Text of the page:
Degree Type


Date of Award


Degree Name

Master of Science


Natural Resource Ecology and Management


Fisheries Biology

First Advisor

Michael J. Weber


The introduction and spread of invasive species has been considered the most serious and least reversible threat to ecosystem function and native biodiversity. Since their introductions in the 1970s, Bighead Hypophthalmichthys nobilis and Silver Carp H. molitrix (collectively Asian Carp) have spread throughout the Mississippi River basin and become two of the most recognizable invasive species in North America. Their migration and possible establishment into reaches of the Upper Mississippi River (UMR) and its major tributaries is not well understood and knowledge of factors influencing population characteristics and dynamics is needed to facilitate assessment and management. Therefore, the objectives of this study were to evaluate 1) Asian Carp seasonal sampling variation (relative abundance, size structure, and condition) along the Des Moines River in southeastern Iowa and 2) the role of climatic variability in inducing synchronous fluctuations in Silver Carp recruitment in the Missouri, Des Moines, Mississippi, Illinois, and Wabash rivers. In chapter one of my thesis, Silver Carp populations were collected monthly (April – October) during 2014 and 2015 from four locations in the Des Moines River with boat electroshocking and trammel net sets. Trammel nets rarely captured Silver Carp (mean = 4.9 fish/net ± 1.6 SE; 60% of fish captured in 6.3% of net sets) and therefore were not included in analyses. Boat electroshocking catch rates (CPUE) exhibited a bimodal distribution with peak CPUEs in late-spring and mid-fall and lower in summer. River discharge was positively related to CPUE at upstream sites but the strength of the correlation decreased at downstream sites. Silver Carp size structure was similar among months and sites except at Cliffland where Silver Carp were smaller during the fall compared to earlier in the year. Finally, Silver Carp condition peaked during late spring and decreased throughout the year with the exception of Carp captured at Keokuk where bimodal peaks occurred during late-spring and early-fall. In chapter two of my thesis, Silver Carp were captured from nine sites across the Mississippi River watershed during June – September 2015. Silver Carp recruitment was asynchronous (mean ρ = -0.08 ± 0.13 SE) across the Mississippi River watershed. Populations <300 river km apart were synchronized but populations further apart or in relation to linear distance were asynchronous, suggesting dispersal may be occurring at local scales but local environmental conditions are more important determinants of recruitment at larger scales. Silver Carp recruitment was generally negatively related to variability in river discharge (6 of 9 populations) and positively related to cumulative river discharge during the reproductive season (7 of 9 populations), indicating that extended periods of elevated discharges are important local environmental factors regulating recruitment acting independently among sites. Regionally, Silver Carp recruitment was not significantly related to the North Atlantic Oscillation Index (NAO), El Niño Southern Oscillation Index (ENSO), or Palmer Hydrological Drought Index (PHDI), indicating that local environmental factors have more influence on Silver Carp year-class strength than broad climatic conditions. Collectively, these findings suggest that Silver Carp standardized sampling efforts should be concentrated during May-June or September-October when localized Silver Carp catch rates are highest and vulnerable to boat electroshocking. In addition, Silver Carp exhibit asynchronous fluctuations in recruitment and prevailing local environmental conditions regulate Carp year-class strength. As such, sampling efforts targeting Silver Carp populations during the spring may be beneficial as local abundances are highest and the removal of potential spawning stock biomass could aid in decreasing annual reproductive outputs, especially during years where environmental conditions are conducive to local reproductive success (i.e., sustained above average discharge rates). Collectively, understanding spatiotemporal fluctuations in Asian Carp dynamic rates will aid managers in determining how populations will respond to both local and regional environmental conditions, improving our understanding of a highly invasive and injurious fish species.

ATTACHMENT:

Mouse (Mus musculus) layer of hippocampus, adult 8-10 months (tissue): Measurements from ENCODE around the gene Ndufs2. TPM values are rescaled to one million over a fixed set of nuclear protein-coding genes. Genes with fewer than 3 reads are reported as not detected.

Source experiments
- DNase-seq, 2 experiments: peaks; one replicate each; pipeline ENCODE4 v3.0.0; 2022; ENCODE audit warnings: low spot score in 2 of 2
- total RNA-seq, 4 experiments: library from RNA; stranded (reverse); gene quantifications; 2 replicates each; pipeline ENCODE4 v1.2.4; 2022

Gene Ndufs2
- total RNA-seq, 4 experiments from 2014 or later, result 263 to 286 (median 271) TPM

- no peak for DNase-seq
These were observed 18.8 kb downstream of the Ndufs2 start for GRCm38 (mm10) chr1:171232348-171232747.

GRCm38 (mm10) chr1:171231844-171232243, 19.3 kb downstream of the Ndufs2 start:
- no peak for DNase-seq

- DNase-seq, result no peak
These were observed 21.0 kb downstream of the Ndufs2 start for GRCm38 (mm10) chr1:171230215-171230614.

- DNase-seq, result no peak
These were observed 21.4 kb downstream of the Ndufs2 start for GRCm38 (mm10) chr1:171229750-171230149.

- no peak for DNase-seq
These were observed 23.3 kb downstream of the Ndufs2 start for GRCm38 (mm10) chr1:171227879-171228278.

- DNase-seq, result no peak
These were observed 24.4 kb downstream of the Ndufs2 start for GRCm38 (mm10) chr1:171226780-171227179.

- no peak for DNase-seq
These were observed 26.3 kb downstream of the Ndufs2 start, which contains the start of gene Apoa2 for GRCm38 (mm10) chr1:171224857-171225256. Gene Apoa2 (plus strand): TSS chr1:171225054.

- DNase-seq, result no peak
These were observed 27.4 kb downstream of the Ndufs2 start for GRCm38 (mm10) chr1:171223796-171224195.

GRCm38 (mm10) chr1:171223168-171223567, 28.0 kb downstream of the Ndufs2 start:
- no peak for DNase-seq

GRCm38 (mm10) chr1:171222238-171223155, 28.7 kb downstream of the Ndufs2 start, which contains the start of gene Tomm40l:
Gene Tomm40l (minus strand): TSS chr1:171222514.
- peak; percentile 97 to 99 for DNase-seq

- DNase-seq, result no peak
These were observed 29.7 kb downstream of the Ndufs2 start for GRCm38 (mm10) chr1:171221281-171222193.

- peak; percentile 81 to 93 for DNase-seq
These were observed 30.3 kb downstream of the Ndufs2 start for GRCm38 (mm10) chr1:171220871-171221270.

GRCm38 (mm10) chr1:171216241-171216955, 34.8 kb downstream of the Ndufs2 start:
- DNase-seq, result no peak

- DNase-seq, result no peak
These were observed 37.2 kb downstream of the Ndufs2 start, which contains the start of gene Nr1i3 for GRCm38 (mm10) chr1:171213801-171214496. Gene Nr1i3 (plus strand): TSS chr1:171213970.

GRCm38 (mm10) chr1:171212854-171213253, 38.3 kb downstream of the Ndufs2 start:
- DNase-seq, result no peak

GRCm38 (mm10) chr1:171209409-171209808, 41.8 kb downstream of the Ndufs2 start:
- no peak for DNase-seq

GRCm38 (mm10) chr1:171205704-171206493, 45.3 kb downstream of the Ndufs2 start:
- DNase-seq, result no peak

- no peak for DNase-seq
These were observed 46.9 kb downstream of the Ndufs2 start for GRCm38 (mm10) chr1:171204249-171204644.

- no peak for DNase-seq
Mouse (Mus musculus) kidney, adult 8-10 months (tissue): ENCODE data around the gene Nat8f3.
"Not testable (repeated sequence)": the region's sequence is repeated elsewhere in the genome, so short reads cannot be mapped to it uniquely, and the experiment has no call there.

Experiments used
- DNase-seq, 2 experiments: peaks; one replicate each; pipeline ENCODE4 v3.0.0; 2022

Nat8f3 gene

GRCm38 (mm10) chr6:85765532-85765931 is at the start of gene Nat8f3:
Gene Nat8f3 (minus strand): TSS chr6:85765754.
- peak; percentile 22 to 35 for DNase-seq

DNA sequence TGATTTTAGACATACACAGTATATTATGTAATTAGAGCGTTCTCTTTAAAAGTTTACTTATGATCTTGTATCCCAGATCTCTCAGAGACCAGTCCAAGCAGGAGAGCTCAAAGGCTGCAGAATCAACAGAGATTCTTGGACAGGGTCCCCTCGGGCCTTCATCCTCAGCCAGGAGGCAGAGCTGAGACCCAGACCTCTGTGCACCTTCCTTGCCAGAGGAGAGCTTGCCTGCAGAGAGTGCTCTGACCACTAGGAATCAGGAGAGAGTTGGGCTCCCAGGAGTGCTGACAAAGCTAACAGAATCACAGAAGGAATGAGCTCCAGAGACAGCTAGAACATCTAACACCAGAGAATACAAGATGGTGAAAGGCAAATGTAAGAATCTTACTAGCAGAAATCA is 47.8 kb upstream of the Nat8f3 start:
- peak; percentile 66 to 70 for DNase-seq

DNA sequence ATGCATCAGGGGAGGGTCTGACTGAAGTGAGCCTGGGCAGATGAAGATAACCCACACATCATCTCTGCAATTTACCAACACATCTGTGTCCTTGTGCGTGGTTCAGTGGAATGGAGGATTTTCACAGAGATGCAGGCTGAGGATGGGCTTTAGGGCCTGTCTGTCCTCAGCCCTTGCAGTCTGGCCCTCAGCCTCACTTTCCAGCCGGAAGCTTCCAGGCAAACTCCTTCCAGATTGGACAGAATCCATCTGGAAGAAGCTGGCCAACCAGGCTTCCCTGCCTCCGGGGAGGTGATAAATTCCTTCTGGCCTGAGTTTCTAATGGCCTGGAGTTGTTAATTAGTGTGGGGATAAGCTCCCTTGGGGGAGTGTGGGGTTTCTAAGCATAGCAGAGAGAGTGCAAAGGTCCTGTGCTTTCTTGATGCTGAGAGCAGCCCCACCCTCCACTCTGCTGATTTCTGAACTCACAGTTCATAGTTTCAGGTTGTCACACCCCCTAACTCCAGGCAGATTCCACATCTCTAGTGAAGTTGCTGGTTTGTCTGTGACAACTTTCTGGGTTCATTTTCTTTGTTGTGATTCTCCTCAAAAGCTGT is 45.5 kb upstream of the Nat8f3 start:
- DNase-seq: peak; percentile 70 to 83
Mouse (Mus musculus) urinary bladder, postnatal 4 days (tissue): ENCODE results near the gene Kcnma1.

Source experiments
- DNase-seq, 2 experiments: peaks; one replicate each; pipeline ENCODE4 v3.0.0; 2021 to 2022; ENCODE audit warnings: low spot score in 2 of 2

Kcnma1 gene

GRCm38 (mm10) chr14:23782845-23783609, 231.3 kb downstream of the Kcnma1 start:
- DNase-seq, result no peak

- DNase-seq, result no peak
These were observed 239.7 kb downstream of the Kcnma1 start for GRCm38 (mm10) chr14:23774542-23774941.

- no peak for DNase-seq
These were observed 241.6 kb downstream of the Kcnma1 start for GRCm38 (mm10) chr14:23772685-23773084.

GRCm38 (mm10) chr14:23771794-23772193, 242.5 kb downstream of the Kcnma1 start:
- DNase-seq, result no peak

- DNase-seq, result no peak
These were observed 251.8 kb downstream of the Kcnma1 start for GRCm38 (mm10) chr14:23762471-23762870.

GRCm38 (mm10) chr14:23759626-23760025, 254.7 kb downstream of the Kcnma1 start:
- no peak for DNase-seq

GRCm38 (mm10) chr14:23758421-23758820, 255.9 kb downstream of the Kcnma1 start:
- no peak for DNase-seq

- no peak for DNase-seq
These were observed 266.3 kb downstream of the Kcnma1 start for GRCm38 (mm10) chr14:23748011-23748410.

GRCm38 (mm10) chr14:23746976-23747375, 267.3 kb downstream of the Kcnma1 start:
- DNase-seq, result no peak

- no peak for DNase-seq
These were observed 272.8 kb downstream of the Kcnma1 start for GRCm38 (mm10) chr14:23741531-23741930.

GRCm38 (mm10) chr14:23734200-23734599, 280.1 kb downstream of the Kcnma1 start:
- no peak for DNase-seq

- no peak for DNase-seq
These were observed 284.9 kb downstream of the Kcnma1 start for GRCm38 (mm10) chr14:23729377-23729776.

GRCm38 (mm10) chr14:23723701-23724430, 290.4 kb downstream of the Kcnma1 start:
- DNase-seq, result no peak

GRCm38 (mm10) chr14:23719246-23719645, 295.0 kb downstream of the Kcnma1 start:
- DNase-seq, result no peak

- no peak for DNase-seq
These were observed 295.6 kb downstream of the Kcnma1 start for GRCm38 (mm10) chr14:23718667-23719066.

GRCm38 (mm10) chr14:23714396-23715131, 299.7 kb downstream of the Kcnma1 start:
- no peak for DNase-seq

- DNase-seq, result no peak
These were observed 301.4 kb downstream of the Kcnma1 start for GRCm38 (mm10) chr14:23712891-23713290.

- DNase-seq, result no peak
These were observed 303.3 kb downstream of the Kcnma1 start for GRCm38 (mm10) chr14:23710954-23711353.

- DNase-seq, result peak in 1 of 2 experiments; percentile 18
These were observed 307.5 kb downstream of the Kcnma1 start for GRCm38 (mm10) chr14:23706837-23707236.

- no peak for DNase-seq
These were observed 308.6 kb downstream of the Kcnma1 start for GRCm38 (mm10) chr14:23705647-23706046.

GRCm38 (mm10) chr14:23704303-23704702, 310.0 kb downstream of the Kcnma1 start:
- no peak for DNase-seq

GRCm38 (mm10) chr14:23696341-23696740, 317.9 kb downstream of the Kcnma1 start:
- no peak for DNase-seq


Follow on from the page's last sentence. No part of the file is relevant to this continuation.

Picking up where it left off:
Copyright Owner

Christopher Jerod Sullivan



File Format


File Size

83 pages